Sri Lanka inquiry into Buddhist monk's self-immolation
Sri Lanka is to investigate the role of the media in the death of a Buddhist monk on Saturday, the day after he set fire to himself.
Officials say journalists who filmed Bowatte Indarathana's self-immolation could have tried to have him rescued.
The Media Ministry Secretary, Charitha Herath, said the monk had told at least one TV journalist of his plan.
Meanwhile, hardline Buddhist nationalists are hailing the dead monk as a hero for his act.
Mr Herath said any reporter who knew in advance of the monk's plans should have contacted the police.
"My issue is that if you have already [been] informed by somebody that he is going to commit suicide, you are supposed to at least inform others to get rid of that disaster," he said.
Venerable Indarathana was protesting against the slaughter of cattle and the alleged conversion of Buddhists by Sri Lanka's minority faiths.
He set himself on fire outside the holiest Buddhist shrine in the country - the Temple of the Tooth in the central city of Kandy. He died in intensive care in the capital Colombo the following day.
The monk - believed to be aged 30 - belonged to a Buddhist revivalist group which has been campaigning against the Muslim halal method of slaughtering animals.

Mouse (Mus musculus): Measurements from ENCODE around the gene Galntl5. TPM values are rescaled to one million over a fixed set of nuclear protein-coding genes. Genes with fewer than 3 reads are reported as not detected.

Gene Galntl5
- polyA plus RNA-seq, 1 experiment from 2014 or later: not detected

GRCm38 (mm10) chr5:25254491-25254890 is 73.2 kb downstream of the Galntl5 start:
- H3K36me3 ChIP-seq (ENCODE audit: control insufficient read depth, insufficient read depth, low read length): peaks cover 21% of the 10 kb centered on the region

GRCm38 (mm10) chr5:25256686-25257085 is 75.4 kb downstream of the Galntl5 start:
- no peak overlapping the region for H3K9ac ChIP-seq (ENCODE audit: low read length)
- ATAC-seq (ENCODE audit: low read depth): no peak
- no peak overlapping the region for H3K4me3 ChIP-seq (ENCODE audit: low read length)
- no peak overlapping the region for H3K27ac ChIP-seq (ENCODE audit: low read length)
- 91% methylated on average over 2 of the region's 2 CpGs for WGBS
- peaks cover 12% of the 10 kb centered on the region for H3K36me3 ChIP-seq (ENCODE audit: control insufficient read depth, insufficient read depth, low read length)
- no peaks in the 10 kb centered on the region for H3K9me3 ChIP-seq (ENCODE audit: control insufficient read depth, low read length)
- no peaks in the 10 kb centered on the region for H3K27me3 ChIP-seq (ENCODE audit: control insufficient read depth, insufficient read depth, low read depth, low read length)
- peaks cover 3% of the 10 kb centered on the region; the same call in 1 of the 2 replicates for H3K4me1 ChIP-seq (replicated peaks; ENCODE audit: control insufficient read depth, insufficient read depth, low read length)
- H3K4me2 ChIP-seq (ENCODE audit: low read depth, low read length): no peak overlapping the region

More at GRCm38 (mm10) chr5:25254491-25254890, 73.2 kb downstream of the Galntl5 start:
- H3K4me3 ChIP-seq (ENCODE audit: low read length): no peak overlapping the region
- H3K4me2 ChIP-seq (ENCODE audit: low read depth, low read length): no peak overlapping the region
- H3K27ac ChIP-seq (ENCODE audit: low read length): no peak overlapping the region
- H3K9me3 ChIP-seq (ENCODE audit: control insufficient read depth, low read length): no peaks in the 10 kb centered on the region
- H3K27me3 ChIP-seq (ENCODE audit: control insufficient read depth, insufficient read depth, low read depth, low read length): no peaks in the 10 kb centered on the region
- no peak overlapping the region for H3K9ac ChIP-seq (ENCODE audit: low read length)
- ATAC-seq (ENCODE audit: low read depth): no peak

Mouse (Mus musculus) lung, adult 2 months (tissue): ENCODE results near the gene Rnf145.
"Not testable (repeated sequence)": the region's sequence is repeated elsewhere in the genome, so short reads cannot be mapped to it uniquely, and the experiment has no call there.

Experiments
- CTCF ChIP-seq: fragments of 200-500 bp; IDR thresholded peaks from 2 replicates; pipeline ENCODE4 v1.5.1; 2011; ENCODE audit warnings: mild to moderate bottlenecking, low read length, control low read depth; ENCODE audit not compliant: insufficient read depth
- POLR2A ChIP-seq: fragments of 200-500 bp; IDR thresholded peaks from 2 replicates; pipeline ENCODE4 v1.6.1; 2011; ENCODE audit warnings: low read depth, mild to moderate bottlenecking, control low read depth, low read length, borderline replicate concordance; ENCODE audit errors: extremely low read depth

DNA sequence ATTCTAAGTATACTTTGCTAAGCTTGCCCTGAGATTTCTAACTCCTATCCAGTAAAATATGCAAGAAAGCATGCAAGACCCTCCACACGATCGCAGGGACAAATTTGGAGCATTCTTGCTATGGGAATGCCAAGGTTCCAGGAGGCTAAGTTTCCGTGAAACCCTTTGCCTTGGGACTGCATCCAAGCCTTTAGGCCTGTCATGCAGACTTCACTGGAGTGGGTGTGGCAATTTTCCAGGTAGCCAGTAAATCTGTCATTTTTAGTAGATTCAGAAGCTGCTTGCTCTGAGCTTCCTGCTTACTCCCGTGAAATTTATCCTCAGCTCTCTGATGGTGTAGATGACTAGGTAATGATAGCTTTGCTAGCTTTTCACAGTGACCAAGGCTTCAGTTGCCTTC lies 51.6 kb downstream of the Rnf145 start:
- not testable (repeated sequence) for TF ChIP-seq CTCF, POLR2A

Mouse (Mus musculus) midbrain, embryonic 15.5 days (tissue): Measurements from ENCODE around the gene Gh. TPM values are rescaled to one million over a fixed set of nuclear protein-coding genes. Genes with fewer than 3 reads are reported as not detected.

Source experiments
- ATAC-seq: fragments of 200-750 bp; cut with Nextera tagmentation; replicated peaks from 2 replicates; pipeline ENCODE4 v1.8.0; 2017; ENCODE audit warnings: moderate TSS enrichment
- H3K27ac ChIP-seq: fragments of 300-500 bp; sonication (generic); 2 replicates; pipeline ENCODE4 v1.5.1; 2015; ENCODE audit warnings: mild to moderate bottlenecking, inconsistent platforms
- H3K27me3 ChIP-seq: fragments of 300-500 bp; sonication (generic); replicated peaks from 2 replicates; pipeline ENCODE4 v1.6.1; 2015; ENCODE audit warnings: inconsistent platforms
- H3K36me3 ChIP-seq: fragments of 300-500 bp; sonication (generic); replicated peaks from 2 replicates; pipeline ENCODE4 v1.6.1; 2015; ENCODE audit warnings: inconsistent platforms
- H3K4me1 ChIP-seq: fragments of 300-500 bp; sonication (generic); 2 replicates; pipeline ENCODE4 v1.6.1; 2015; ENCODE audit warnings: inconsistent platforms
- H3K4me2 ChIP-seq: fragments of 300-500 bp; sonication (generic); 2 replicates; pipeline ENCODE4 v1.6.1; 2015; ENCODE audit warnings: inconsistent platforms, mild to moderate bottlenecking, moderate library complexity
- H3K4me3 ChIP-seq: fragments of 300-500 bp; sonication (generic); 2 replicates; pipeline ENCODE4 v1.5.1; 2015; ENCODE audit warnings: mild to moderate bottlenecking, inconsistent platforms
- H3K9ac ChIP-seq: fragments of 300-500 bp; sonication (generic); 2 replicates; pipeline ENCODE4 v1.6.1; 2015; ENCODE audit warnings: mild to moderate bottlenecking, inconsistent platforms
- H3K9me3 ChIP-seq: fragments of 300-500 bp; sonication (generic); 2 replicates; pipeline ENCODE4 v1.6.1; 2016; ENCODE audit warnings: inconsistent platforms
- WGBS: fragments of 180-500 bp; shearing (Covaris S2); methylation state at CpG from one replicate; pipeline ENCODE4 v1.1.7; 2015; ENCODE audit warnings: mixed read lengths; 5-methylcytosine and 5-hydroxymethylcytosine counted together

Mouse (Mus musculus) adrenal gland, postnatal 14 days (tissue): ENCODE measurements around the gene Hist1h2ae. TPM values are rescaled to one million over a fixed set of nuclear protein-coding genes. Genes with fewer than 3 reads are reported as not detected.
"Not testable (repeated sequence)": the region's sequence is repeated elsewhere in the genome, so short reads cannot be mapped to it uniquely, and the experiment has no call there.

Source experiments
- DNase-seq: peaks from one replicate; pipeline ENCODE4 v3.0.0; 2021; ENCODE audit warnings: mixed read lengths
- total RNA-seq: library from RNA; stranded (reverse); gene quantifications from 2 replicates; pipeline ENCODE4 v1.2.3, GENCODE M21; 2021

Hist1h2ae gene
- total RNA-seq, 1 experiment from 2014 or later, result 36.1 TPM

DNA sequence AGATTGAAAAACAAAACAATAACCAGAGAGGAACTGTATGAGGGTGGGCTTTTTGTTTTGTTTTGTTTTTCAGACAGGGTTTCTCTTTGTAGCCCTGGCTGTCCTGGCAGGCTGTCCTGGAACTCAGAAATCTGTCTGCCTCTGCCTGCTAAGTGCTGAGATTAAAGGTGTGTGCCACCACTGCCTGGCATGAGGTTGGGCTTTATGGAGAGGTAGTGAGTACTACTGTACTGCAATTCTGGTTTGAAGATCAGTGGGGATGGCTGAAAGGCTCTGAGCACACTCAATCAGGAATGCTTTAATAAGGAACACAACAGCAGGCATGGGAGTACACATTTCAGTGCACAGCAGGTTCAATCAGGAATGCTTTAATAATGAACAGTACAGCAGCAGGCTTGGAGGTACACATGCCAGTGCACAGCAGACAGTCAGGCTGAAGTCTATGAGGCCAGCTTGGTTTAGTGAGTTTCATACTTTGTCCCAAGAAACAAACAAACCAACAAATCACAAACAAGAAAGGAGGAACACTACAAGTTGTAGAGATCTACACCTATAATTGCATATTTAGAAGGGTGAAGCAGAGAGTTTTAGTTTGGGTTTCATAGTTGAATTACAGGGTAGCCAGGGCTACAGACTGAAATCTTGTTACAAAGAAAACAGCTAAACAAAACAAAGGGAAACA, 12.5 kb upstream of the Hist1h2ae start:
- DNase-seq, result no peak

The government condemned media outlets showing video of the incident.
The BBC's correspondent in Sri Lanka, Charles Haviland, says some viewers have criticised the extensive coverage the suicide received from a hardline Buddhist TV channel, Swarnavahini.
However, Sinhalese ultra-nationalist ministers in the government have praised the incident as an act of self-sacrifice for the good of the country, he adds.
Dozens of monks from the same group, Voice of Sinhala, and their supporters, staged a demonstration in Colombo on Sunday after the authorities rejected their demand for the monk to be given a state funeral.
Self-immolation by Buddhist monks in Sri Lanka is exceptionally rare, although many Tibetan monks have recently committed suicide in this way for political reasons.